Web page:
While I am not categorically anti-ABA --- I think it can be a valuable teaching tool, since it breaks down complicated tasks and skills into discrete, simple components --- that post (like this older post of Chaoticidealism's) does a great job of showing how some uses of ABA (yes, even without aversives) can be cruel and harmful.

In a Pedantic Linguistic Aside to this earlier post, I explain why I hate the common use of "learning" or "education" to describe methods that are essentially authoritarian in nature:
While the mental and behavioral adaptations people make to survive in a prison/institution environment ... might be called "learning," in the Skinnerian sense of that word, they also tend to sabotage a person's capacity for any other kind of learning. You get really good at surviving that hostile environment, but the price you pay is that you lose those parts of yourself that don't help you do that.
I think this also happens to kids in really intensive ABA programs. You lose initiative; you become afraid to try something before you've been told how to do it, because you're used to the teacher/therapist/whomever criticizing your attempts, telling you "No, that's wrong" whenever you do something that differs even a little bit from the response they're looking for.

So, I think that, since there is a significant cost to the kid who undergoes such training (in time if nothing else --- how're you supposed to have a childhood if you're in therapy for forty hours a week?), parents considering an ABA-based school or camp or other structured activity should ask themselves what their kid is likely to get out of it. Will they master important motor, executive, social, emotional or coping skills they've been having trouble picking up on their own? Will those skills help them become more independent (or, if you raise a skeptical eyebrow at the "independence" ideal, more productively interdependent)? Will your kid actually get something out of it that ze can use, or are you just hoping to make hir look more normal?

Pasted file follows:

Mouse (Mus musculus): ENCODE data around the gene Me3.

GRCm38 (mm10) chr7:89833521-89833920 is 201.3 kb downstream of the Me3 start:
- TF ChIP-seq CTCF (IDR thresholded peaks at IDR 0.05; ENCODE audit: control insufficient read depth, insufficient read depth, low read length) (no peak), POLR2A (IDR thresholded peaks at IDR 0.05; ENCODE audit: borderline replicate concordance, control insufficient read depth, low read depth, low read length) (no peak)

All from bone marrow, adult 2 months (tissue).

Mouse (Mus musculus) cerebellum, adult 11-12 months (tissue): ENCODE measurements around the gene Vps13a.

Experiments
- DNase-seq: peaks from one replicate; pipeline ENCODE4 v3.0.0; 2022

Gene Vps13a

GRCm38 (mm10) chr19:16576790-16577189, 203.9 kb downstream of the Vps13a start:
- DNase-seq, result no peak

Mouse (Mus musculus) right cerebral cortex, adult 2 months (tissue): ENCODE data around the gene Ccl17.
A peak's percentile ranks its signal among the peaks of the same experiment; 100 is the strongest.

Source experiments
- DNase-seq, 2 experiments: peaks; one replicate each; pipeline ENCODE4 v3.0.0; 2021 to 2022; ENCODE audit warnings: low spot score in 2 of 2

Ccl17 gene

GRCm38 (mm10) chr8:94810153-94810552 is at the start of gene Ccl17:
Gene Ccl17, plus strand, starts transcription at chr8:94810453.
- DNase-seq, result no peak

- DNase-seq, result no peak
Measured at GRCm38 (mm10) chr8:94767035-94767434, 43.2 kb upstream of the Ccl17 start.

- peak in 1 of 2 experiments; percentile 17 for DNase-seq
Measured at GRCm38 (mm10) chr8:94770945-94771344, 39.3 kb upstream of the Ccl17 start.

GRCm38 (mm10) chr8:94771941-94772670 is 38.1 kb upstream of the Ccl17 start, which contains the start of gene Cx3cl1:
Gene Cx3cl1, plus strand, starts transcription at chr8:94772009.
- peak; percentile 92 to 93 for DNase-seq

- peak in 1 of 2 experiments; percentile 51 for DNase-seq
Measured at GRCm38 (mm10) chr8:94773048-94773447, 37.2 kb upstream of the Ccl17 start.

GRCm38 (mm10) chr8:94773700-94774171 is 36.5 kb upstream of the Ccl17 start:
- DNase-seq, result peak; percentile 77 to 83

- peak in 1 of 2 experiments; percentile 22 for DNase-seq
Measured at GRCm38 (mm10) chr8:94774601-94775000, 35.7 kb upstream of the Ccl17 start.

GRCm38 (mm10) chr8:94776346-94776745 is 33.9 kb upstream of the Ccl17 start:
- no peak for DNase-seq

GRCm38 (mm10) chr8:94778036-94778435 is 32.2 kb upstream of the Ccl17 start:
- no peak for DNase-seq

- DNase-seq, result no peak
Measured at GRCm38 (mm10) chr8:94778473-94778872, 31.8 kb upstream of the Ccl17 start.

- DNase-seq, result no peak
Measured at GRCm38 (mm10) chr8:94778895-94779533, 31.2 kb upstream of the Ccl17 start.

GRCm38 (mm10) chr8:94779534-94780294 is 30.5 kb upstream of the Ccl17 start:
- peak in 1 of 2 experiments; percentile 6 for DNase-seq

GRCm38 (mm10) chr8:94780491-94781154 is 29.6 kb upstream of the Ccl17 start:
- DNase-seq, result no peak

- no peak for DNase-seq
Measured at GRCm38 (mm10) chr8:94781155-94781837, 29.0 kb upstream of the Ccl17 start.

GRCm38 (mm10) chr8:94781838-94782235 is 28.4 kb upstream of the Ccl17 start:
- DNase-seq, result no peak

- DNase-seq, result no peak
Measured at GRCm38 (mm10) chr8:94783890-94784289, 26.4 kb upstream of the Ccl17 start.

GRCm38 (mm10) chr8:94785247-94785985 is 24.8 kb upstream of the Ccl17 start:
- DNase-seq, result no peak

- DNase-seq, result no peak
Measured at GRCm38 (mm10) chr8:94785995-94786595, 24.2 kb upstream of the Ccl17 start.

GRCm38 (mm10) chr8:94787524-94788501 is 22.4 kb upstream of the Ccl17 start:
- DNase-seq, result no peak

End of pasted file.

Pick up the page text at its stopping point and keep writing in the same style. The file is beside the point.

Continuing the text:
*Thank you, Sarah, for linking that post; I wouldn't have found it otherwise!

Tuesday, November 10, 2009

Health Care for All --- Except You, Lady!

On Sunday, the House of Representatives passed the Democrats' health-insurance reform bill, but not without some "collateral damage," to use Echidne's phrasing.

The bill that was passed contained an amendment, the Stupak-Pitts amendment (full text here), which would bar any government-sponsored health insurance from covering abortions. More than that, it would require any private insurance plans that might receive government subsidies, or be purchased by individuals receiving government subsidies, to strip abortion coverage from their publicly available plans, and put it into a separate category of coverage that people would have to buy for themselves (or get through their employer).

The amendment would remove all references to abortion coverage from the parts of the bill describing "Essential Benefits" (Title II, Subtitle C) --- i.e., coverage to be extended to everyone, whether directly through a government-run public insurance option or indirectly through government subsidies or exchange programs intended to make private or employer-based insurance more generally accessible --- and add this text at the end of Title II (Protections and Standards for Qualified Health Benefits Plans):

a) IN GENERAL. --- No funds authorized under this Act (or an amendment made by this Act) may be used to pay for any abortion or to cover any part of the costs of any health plan that includes coverage of abortion, except in the case where a woman suffers from a physical disorder, physical injury, or physical illness that would, as certified by a physician, place the woman in danger of death unless an abortion is performed, including a life-endangering physical condition caused by or arising from the pregnancy itself, or unless the pregnancy is the results of an act of rape or incest.

b) CONSTRUCTION ON OPTION TO PURCHASE SEPARATE SUPPLEMENTAL COVERAGE OR PLAN. --- Nothing in this section shall be construed as prohibiting any non-federal entity (including an individual or a State or local government) from purchasing separate supplemental coverage for abortions for which funding is prohibited under this section, or a plan that includes coverage for such abortions, so long as ---

  1. such coverage or plan is paid for entirely using only funds not authorized or appropriated by this Act; and
  2. such coverage or plan is not purchased using matching funds required for a federally subsidized program, including a State's or locality's contribution of Medicaid matching funds.